Published May 1, 2005 | May 2005 issue
Lawmakers are considering the possibility of outsourcing much of the administration of the state lottery to private firms.
The plan is intended to save money in a state facing a $1.7 billion budget deficit over the next two years. About half of the 109 people currently employed within the lottery would lose their jobs, at an estimated savings of $1.4 million. However, some of the savings would be used to pay contractors.
The lottery was set up 17 years ago in an effort to provide property-tax relief. Revenues from sales are returned to citizens in the form of property-tax returns.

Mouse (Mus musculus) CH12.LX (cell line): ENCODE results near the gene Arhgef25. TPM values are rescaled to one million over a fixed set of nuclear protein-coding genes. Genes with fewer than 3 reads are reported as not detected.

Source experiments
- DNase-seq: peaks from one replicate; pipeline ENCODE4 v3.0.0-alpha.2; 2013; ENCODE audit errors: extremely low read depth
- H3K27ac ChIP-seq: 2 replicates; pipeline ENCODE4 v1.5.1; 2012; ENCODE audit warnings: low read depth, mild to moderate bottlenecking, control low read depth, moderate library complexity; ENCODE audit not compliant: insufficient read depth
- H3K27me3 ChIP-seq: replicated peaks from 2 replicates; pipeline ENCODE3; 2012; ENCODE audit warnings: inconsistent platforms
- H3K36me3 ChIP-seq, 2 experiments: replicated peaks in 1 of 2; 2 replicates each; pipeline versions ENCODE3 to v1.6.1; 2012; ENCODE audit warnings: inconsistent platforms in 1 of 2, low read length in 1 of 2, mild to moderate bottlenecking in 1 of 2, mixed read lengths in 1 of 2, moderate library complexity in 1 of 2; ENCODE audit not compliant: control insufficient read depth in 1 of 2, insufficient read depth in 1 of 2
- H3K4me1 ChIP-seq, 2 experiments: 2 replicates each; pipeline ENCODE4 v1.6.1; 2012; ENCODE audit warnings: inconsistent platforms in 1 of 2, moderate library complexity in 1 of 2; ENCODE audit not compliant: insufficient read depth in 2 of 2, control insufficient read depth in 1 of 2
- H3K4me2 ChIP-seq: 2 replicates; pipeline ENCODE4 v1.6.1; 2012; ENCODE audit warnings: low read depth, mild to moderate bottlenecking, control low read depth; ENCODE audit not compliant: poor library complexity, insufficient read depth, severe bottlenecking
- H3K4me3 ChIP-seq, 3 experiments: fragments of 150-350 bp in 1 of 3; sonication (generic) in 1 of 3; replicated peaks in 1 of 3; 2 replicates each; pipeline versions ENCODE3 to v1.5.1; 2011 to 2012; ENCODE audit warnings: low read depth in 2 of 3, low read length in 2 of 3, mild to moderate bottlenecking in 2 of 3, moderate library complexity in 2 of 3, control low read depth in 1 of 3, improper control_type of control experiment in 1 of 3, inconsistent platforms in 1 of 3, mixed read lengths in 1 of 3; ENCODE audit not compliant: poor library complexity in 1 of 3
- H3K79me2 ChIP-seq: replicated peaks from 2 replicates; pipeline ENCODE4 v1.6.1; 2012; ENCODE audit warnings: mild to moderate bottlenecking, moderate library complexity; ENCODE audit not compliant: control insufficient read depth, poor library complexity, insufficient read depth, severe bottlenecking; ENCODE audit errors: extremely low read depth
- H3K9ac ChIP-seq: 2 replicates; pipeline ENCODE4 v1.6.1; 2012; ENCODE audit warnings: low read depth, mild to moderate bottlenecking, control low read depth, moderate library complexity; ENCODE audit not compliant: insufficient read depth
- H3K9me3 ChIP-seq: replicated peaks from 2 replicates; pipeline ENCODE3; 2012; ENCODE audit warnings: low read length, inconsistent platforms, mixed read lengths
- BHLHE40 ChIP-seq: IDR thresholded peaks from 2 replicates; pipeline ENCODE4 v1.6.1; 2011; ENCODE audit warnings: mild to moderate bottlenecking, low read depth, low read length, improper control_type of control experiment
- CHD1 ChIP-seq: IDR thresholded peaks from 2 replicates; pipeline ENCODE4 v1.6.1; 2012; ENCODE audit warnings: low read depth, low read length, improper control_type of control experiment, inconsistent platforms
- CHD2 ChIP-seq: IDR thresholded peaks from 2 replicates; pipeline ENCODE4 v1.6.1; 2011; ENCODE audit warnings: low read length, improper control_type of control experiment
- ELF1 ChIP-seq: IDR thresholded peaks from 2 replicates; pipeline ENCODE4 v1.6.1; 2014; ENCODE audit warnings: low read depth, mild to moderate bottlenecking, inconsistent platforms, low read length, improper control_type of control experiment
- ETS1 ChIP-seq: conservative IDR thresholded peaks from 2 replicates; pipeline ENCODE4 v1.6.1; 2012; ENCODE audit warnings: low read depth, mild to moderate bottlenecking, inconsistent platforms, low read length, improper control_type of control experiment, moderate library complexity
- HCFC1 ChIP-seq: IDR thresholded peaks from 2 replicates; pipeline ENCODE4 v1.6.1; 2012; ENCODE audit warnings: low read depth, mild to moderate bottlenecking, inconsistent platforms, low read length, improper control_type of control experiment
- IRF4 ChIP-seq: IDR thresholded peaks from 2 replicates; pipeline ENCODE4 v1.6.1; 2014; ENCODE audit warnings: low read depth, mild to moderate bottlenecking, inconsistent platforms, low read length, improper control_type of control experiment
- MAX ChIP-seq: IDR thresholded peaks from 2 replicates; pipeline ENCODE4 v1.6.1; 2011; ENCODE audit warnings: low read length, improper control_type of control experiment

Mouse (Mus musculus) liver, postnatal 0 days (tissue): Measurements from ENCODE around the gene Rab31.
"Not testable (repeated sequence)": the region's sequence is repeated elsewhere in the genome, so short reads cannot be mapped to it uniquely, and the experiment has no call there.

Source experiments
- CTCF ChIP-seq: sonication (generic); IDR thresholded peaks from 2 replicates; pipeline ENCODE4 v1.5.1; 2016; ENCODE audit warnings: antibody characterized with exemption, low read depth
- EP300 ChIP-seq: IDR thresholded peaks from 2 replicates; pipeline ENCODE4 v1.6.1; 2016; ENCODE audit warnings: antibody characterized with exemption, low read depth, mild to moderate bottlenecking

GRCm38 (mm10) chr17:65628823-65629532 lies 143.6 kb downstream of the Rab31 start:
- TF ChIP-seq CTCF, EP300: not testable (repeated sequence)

Aspects of the lottery to be privatized include marketing, distribution, sales and Internet service, among other things. Proponents believe the private sector will handle these jobs more efficiently. However, unions representing lottery employees are opposed to the plan and argue that it will lead to corruption. There's also no telling what the savings will be, since no firms have yet bid on the services.